Almost every expat can attest to it – living in Qatar changes our speech patterns.
It makes sense. In this melting pot of a country, English may be the lingua franca, but it is not the native language of most of the people speaking it.
Canadian Jessica Davey-Quantick touched upon the issue in this month’s Time Out Doha, wondering how she suddenly started using the word “mobile” instead of “cell phone,” and “handbag” instead of “purse:”
I speak more slowly now too, and I’ve even developed that odd pidgin English hybrid that expats slip into when speaking to a taxi driver for ‘clarity’ which mostly makes us sound like idiots. But I hadn’t thought the actual tenor of my speech had changed…
Since moving overseas, I’ve found myself becoming more militantly Canadian. When one of the first questions people ask you is ‘where are you from?’, it suddenly starts to matter a whole lot more. The occasional bouts of homesickness make you long for the weirdest parts of your home country – whether it’s my flatmates coveting cans of mushy peas or me eagerly awaiting the opening of Tim Horton’s in Dubai, we all have those things that are basically meaningless, until you’re far away from them…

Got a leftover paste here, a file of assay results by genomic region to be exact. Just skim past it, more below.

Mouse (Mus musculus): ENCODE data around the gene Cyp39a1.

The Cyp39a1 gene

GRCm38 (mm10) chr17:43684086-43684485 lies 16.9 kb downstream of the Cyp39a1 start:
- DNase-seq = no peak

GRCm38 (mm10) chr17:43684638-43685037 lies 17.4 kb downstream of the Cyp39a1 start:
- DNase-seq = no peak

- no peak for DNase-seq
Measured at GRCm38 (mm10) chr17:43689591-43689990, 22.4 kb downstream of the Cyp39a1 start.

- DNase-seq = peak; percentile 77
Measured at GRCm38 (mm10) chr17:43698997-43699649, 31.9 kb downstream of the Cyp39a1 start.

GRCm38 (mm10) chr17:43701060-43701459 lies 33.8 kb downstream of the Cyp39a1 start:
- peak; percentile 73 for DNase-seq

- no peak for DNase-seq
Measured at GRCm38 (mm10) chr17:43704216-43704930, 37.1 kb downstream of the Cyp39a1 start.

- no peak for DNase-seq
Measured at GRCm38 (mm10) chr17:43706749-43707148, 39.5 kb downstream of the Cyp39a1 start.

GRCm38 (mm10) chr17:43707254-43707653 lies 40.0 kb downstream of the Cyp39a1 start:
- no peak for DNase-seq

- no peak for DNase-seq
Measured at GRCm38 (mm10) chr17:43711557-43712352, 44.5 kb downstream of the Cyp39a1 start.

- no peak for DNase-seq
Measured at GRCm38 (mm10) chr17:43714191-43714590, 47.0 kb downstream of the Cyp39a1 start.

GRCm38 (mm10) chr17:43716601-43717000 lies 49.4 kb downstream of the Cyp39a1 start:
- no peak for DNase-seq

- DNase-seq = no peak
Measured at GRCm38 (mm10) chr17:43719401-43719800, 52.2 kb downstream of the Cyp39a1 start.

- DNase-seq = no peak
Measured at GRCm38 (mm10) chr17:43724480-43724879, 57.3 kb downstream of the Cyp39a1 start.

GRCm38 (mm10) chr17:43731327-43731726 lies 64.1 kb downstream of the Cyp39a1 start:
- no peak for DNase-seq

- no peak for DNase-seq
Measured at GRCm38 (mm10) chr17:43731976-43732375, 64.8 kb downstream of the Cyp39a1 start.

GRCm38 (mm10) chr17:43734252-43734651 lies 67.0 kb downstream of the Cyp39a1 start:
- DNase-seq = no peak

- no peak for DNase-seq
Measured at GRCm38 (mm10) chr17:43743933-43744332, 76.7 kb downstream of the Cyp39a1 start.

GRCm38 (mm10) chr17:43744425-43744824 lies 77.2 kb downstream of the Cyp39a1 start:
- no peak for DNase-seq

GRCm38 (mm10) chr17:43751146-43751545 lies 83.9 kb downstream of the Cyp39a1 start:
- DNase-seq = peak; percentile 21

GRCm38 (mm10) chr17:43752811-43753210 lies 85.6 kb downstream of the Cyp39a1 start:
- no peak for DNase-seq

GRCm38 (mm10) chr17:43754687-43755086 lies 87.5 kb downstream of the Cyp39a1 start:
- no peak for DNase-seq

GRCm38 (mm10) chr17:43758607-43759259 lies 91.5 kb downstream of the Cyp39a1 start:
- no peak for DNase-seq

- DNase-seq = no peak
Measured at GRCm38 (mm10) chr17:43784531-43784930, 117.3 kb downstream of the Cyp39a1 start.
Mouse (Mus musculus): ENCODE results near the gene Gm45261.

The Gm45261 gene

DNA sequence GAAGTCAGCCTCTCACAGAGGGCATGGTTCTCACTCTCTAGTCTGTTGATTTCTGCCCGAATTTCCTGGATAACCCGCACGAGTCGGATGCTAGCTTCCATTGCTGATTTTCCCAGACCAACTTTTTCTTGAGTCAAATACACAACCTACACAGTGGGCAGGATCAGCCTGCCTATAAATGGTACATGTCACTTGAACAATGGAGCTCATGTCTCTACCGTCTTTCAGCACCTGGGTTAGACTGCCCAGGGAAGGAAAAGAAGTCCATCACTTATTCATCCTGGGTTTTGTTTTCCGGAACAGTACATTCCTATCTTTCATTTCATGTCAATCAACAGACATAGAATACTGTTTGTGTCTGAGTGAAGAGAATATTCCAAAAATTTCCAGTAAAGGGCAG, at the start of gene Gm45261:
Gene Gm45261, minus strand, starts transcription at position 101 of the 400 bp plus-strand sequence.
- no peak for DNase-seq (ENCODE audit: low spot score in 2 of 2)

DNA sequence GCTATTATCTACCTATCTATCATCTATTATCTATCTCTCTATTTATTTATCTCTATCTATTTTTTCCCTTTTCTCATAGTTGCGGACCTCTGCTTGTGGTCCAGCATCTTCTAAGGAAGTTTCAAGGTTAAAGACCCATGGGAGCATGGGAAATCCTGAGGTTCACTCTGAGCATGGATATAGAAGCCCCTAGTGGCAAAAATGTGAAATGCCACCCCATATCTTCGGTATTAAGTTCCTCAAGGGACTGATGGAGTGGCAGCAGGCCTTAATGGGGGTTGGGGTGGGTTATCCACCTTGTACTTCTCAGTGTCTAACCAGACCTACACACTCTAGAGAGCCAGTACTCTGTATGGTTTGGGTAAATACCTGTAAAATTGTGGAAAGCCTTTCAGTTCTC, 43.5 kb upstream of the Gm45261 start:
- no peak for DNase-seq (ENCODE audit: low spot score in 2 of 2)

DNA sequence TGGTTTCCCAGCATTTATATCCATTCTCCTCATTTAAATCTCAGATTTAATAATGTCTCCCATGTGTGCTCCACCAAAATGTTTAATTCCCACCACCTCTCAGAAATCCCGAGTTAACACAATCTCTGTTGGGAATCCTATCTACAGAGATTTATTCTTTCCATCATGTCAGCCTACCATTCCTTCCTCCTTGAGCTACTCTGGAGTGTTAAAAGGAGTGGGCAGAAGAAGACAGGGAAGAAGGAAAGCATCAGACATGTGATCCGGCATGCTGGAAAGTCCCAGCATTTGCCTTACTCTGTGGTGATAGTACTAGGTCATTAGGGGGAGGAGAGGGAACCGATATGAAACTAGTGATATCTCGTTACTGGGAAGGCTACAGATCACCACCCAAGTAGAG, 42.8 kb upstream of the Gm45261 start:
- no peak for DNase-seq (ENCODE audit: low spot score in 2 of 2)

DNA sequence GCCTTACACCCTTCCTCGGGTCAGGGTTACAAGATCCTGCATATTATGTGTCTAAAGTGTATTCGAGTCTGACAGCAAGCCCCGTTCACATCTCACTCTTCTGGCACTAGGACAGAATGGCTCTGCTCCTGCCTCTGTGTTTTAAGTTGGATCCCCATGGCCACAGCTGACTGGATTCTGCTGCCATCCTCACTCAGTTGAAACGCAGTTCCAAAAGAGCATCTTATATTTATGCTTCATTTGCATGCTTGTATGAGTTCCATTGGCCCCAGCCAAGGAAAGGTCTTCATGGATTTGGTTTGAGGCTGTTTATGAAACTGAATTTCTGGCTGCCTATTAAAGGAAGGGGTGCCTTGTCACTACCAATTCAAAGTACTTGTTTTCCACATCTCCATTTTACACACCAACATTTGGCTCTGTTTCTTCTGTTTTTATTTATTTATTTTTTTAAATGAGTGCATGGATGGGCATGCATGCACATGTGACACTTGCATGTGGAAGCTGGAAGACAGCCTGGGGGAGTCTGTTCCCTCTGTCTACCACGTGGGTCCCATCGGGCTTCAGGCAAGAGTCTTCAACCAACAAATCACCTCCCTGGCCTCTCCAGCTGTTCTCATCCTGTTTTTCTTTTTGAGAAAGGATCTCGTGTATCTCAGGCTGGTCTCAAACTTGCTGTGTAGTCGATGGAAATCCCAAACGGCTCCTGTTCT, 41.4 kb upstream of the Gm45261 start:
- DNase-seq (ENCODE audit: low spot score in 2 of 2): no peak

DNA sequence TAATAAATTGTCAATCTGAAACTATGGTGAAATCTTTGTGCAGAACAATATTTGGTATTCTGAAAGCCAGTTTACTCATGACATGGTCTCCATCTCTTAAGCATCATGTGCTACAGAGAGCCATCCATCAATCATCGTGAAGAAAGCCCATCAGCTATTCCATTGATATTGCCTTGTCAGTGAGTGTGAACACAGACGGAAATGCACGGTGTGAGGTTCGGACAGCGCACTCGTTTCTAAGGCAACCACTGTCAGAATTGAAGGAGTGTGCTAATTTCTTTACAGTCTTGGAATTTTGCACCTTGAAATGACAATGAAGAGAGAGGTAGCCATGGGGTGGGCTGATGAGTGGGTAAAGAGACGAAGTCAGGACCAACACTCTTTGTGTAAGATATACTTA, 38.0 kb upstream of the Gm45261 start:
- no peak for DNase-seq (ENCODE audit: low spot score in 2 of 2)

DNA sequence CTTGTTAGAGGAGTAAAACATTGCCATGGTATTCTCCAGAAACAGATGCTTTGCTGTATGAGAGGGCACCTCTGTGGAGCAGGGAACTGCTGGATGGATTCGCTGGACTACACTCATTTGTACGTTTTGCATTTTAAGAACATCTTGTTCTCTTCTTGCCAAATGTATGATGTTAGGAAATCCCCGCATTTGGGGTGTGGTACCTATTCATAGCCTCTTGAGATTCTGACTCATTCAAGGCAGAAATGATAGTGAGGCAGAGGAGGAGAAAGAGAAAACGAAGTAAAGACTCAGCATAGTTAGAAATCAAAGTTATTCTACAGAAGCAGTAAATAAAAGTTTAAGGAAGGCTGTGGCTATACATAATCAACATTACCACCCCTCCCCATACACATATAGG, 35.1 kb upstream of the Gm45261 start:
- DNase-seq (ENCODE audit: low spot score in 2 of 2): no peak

But it shouldn’t matter, right?
What do you guys think? Have you found yourself tweaking your English to make life here run a little more smoothly? If so, how intertwined are our identities with the languages we speak?
Image courtesy of Carla Arena.